Descriptive, Predictive, and Prescriptive Analytics

Descriptive, Predictive, and Prescriptive Analytics

Big data is crucial to the continued success of any big organization. The accumulation of information relating to systems, processes, supply channels and a myriad of other sectors particular to any field predicts future trends and helps organizations plot strategic decisions that could uplift the overall vision and mission of that organization.

In the field of healthcare, this takes on the added role of saving lives, prioritizing patients, and increasing the efficiency of healthcare systems. The three big trends of analytics that are most prevalent in working towards improvement of outcomes include descriptive, predictive and prescriptive analytics. Key Performance Indicators (KPI’s) using these systems are more likely to form systematic improvements and help organizations become innovators in their field.

The Three Major Types Of Analytics:

Descriptive analytics utilizes raw data from the past to accumulate information and present statistics on how previous interactions within the industrial chain led to certain results. By using basic mathematical principles, it is possible to create summations of raw data. In healthcare, these important insights serve as models for future patterns of organizational behavior.

Predictive analytics plays into utilizing big data to predict potential outcomes for the future. The processes used could be a risk assessment, simulations, and even geographic information systems that streamline population management. Using predictive analytics in the clinical workflow could not only help in the reduction of waste but also streamline the operations. Let’s take the case of one of the most commonly used predictive analytics in healthcare: LACE index predicts readmission or death of a patient within 30 days of discharge. The independent variables that are used to predict this outcome are Length of Stay, acuity of the admission, co-morbidities, and the number of ED visits that the patient had within the last six months. This helps to potentially prioritize the patients that have a higher risk of 30-day readmission or death over those that are not at the risk of imminent danger.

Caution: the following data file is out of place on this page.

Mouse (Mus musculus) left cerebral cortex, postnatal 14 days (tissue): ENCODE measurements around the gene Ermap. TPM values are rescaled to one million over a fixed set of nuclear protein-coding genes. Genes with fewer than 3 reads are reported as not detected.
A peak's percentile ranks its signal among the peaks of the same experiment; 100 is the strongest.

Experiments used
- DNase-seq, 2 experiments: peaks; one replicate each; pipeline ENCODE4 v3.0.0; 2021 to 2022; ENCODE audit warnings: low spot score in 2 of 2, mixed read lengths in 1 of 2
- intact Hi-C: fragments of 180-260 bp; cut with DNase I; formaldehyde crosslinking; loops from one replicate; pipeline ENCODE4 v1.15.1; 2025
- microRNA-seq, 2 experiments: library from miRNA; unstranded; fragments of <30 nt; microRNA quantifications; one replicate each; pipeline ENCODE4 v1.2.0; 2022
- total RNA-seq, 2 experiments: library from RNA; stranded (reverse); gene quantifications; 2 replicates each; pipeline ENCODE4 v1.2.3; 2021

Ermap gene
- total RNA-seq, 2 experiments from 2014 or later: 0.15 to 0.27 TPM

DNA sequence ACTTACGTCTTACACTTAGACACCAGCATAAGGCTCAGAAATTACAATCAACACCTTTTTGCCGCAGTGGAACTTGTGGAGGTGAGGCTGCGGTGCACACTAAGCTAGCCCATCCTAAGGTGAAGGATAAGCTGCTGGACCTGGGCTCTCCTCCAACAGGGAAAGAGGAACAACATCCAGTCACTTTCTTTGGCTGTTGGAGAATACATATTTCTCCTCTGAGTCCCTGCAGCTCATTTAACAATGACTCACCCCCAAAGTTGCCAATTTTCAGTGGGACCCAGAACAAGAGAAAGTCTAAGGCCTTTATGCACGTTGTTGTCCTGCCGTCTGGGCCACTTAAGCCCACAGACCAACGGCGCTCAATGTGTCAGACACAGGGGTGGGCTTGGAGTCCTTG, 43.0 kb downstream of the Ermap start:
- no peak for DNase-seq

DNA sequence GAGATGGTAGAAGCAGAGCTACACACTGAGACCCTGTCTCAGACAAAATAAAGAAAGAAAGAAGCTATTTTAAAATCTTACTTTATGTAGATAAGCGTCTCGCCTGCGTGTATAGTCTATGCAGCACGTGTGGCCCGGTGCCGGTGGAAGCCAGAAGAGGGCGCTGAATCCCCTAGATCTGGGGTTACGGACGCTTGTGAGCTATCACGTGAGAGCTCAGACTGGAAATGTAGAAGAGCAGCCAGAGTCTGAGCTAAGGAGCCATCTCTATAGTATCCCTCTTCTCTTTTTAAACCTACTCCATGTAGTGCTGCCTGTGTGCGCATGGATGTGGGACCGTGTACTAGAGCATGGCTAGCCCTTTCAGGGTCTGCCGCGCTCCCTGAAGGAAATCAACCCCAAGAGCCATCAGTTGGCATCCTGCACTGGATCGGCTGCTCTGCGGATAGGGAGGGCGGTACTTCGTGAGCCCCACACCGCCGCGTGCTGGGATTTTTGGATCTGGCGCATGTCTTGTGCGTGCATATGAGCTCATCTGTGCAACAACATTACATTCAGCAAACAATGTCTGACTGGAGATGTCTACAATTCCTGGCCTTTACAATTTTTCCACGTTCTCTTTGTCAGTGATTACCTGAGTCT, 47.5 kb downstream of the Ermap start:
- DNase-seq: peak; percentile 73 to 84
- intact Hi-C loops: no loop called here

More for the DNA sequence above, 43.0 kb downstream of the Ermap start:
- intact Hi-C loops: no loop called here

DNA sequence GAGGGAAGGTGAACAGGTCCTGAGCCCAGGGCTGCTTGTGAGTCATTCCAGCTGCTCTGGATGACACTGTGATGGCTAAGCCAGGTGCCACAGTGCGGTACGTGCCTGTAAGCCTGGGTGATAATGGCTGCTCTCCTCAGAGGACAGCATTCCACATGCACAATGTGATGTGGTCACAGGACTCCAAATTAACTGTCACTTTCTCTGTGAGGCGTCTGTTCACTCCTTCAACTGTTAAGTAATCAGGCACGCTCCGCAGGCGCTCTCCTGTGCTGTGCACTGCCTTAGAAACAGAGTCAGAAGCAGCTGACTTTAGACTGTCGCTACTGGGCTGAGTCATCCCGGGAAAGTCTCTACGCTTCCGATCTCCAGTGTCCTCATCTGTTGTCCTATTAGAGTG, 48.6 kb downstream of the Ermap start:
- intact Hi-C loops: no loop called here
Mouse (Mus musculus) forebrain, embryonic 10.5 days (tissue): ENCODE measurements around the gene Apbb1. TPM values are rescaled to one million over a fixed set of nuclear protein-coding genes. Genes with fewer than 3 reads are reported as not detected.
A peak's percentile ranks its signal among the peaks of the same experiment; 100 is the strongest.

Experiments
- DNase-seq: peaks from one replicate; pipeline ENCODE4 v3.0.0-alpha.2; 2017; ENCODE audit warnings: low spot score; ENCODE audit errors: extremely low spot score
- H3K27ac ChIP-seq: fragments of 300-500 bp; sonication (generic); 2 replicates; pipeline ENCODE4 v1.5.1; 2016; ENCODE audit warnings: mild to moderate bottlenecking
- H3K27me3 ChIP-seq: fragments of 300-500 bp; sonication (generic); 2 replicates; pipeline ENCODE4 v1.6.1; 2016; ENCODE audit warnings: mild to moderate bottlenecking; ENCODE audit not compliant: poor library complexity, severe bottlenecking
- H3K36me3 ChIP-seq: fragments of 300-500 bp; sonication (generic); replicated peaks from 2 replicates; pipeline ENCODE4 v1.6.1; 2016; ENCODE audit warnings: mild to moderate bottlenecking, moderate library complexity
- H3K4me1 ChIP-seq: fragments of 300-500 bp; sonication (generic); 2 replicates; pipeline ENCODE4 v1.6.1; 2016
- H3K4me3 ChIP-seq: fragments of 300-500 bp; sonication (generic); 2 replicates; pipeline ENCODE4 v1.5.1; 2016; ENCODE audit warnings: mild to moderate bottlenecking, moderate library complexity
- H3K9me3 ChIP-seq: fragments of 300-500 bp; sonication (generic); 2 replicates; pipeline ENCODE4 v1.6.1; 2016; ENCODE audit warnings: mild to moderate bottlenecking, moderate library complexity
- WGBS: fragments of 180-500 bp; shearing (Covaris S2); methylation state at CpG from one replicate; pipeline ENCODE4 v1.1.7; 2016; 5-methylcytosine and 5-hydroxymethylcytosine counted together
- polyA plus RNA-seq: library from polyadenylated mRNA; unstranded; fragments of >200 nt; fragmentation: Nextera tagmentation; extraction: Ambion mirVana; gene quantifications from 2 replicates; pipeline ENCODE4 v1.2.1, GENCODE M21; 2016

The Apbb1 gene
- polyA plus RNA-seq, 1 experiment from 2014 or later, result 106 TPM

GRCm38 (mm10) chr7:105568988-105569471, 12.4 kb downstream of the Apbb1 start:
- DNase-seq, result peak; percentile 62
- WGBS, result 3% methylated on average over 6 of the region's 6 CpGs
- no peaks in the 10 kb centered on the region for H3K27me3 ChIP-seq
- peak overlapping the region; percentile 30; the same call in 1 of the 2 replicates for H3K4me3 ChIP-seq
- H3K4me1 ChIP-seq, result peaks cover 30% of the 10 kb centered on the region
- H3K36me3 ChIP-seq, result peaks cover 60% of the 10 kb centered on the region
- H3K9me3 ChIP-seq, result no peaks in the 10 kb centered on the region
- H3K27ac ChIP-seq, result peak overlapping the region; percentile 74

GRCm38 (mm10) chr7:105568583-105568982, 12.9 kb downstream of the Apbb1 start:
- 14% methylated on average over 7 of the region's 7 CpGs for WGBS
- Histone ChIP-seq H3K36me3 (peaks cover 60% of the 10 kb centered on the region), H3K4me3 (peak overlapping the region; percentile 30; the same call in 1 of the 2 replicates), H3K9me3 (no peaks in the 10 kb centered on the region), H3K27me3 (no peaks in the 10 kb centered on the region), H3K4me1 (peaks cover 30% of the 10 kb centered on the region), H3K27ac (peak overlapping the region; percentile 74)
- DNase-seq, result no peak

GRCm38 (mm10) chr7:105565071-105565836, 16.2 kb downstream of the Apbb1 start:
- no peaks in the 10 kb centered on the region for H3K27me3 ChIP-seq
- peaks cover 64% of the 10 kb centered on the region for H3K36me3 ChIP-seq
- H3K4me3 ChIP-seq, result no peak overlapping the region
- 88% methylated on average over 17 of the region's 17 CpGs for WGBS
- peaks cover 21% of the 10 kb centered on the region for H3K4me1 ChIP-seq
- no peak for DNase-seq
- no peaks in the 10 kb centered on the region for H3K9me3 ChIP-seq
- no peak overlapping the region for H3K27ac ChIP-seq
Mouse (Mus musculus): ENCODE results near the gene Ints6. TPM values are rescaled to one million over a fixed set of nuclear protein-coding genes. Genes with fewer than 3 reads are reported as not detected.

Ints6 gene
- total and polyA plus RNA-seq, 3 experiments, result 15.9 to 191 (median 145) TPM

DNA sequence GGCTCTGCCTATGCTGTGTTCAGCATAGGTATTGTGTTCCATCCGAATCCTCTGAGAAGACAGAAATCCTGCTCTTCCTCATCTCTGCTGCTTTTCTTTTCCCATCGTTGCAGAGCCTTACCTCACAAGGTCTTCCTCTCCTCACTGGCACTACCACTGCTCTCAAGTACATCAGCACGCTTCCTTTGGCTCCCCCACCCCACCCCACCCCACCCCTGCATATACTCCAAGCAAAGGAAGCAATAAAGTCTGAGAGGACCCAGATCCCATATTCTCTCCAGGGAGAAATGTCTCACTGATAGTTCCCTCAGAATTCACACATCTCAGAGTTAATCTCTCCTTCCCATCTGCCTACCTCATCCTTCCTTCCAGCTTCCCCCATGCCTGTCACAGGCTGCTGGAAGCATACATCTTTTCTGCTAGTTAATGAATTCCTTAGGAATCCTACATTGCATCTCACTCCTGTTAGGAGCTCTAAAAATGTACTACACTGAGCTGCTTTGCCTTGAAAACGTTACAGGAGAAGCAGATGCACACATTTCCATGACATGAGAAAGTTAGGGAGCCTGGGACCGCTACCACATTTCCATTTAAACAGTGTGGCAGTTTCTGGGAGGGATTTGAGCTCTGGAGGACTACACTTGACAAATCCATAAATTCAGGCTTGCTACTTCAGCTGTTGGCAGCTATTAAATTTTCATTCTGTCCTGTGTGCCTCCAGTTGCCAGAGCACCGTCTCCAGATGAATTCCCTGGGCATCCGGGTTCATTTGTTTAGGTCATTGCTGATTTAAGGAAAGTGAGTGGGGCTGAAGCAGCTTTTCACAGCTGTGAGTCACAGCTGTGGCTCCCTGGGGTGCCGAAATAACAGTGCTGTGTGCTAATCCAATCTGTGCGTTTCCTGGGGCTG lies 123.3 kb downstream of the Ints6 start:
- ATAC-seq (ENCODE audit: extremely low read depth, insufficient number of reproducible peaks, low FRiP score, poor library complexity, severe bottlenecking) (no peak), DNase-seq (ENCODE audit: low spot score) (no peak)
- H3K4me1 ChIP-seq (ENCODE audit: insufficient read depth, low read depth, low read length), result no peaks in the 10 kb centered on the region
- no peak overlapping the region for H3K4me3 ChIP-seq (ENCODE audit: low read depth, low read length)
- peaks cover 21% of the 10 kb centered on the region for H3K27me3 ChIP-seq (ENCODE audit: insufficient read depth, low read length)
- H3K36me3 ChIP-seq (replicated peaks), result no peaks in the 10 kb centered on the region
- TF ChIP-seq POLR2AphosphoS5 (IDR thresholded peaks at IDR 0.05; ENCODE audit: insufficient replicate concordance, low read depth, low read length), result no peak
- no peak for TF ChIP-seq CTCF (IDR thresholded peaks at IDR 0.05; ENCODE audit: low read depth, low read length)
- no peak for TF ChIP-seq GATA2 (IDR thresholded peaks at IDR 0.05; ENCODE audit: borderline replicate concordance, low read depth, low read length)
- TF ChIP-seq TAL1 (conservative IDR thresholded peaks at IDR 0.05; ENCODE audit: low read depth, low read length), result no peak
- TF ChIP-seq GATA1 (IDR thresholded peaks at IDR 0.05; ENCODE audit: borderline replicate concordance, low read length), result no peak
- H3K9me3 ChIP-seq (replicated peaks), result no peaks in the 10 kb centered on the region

Predictive analytics does not serve as an infallible predictor of future outcomes but serves to be an improvement on existing processes which, under a streamlined system, use analytics to determine the most useful course of action to take.

Prescriptive analytics also looks at future outcomes, but unlike the predictive analytics, this model provides information on recommended action that could be taken. Another differentiating factor is that this model not only provides information on what and when it may happen but also why it may happen. In general, the prescriptive models are built by ingesting both structured and unstructured data (text, documents, images, videos, etc.). With this level of information, the organizations and the clinicians have an opportunity to take full advantage of the situation or even mitigate a future risk.

Conclusion:

Real success comes from using all these three forms of analytics as improvement indicators in the healthcare system. Descriptive analytics by itself serves only to create raw data that has no use for future models of organization. Charting the past can provide insights, but without working in tandem with predictive and prescriptive analytics, that data may never see any actual use in improving the lives of patients and better-streamlining healthcare operations. Data-driven organizations can even chart the prevalence of diseases and predict the potential of an outbreak based on that data, giving them the chance to pre-emptively prepare medication and vaccinations. Without a complementary interaction of these three systems of analytics, KPI’s would be limited to just statistical data.

Tags: , , , , , , , , , , , , ,